University of Jyväskylä

Dissertation: 20.10.2017 Audience experience of commercial videos and feature length films: are they Universal or culturally mediated? (Cañas-Bajo)

Start date: Oct 20, 2017 12:00 PM

End date: Oct 20, 2017 03:00 PM

Location: Elokuvasäätiö, Kanavakatu 12, Helsinki

Jose Cañas-Bajo
MSc Jose Cañas-Bajo defends his doctoral dissertation in Cognitive science ”Audience experience of commercial videos and feature length films: are they Universal or culturally mediated?". Opponent Professor Ed Tan (University of Amsterdam, Netherlands) and custos Professor Pertti Saariluoma (University of Jyväskylä). The doctoral dissertation is held in English.

Audiovisual contents constitute one of the most common ways of communicating information. However, audiovisual products are difficult to study because they integrate a lot of complex communication and artistic elements. Meaning and emotions are conveyed by combining film elements but also narrative elements, music and other audio aspects, which unfold over time and can be used to impact the audiences. Here, the user experience approach is taken to try to understand the relation between the video’s elements and the emotions produced in the audience. Emotions are understood within an appraisal framework where elements of the audiovisual format and content are integrated in memory with previous information. The interpretation of these mental representations constitutes the basis of the experienced emotions. This standpoint is used here to review users’ approaches and emotions as applied to the audiovisual format and content, along with aesthetics and interests as complex experiences in the context of films and other audiovisual products. Additionally, mixed-method approaches to studying mental contents and emotions are defended and used.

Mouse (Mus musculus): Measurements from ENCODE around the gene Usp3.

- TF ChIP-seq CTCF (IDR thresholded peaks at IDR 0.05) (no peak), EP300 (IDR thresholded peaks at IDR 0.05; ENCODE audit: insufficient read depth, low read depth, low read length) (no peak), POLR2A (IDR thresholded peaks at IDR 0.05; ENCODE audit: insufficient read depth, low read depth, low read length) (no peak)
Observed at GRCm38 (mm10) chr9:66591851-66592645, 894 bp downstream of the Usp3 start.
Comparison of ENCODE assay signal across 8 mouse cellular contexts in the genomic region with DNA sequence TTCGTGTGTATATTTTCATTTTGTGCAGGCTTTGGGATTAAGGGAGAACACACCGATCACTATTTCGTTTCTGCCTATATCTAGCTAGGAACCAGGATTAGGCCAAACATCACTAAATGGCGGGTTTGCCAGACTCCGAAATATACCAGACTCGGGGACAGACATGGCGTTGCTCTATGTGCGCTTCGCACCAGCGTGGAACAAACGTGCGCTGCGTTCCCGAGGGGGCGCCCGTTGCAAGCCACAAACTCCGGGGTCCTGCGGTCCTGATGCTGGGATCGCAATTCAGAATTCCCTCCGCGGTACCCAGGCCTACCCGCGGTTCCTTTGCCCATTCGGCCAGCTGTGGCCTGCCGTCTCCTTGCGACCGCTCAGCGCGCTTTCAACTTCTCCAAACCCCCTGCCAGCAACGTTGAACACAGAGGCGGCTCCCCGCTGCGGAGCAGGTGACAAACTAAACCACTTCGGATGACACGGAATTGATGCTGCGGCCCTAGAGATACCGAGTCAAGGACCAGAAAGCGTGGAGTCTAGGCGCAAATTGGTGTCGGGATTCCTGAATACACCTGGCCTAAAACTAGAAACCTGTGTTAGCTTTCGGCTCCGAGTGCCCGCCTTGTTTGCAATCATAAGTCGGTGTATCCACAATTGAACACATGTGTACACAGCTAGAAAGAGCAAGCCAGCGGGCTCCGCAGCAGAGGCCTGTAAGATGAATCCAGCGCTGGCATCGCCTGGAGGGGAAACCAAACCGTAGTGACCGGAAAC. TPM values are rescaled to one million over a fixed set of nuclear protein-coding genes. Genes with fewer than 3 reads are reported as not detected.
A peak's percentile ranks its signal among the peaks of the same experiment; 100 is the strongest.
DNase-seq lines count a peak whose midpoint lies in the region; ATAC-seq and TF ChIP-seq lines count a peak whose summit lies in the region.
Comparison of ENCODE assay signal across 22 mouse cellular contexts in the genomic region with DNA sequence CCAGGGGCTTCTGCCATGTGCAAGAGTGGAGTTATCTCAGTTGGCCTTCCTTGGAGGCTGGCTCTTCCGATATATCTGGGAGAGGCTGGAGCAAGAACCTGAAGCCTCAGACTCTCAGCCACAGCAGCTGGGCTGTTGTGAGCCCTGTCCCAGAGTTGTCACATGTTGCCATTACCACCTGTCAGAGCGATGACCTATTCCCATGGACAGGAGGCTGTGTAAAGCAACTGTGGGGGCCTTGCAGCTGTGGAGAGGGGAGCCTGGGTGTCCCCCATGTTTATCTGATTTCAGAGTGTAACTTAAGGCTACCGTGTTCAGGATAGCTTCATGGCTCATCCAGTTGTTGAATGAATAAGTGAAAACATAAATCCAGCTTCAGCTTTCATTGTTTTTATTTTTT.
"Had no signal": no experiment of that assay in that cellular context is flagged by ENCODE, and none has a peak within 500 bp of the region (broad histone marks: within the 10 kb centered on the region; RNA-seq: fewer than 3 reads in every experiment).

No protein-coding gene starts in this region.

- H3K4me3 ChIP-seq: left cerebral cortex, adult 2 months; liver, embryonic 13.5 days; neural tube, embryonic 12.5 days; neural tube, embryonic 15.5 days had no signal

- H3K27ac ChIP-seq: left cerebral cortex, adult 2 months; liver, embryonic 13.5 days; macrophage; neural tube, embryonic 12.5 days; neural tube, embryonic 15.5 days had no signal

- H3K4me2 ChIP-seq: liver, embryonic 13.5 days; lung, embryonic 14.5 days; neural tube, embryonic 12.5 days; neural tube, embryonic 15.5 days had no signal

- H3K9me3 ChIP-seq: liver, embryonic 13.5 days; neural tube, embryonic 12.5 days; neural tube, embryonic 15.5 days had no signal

Appraisal and user-centered theories also suggest that a product’s emotional impact is contextually mediated. Following this assumption, we investigated the impact of audiovisual contents in both commercial settings and feature length films. The influence of cultural factors was also reviewed and studied. Recent research suggests that aesthetics and visual design are culturally mediated; however, filmmakers assume that film elements equally impact culturally different viewers. The studies on this dissertation support this mixed conclusion: 1) Culturally loaded video products seem to be differently represented by Spanish and Finnish viewers. 2) Different aspects of the videos appear to have varying impacts on viewers depending on their nationalities, 3) videos, relative to static images, seem to reduce the differences in the mental representations of the commercial products. 4) Finally, films produced in countries differing in the cultural dimension share elements that provoke the audiences’ interest. This finding suggests that video elements induce universal emotions that balance out other possible cultural biases.

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Jose Cañas-Bajo
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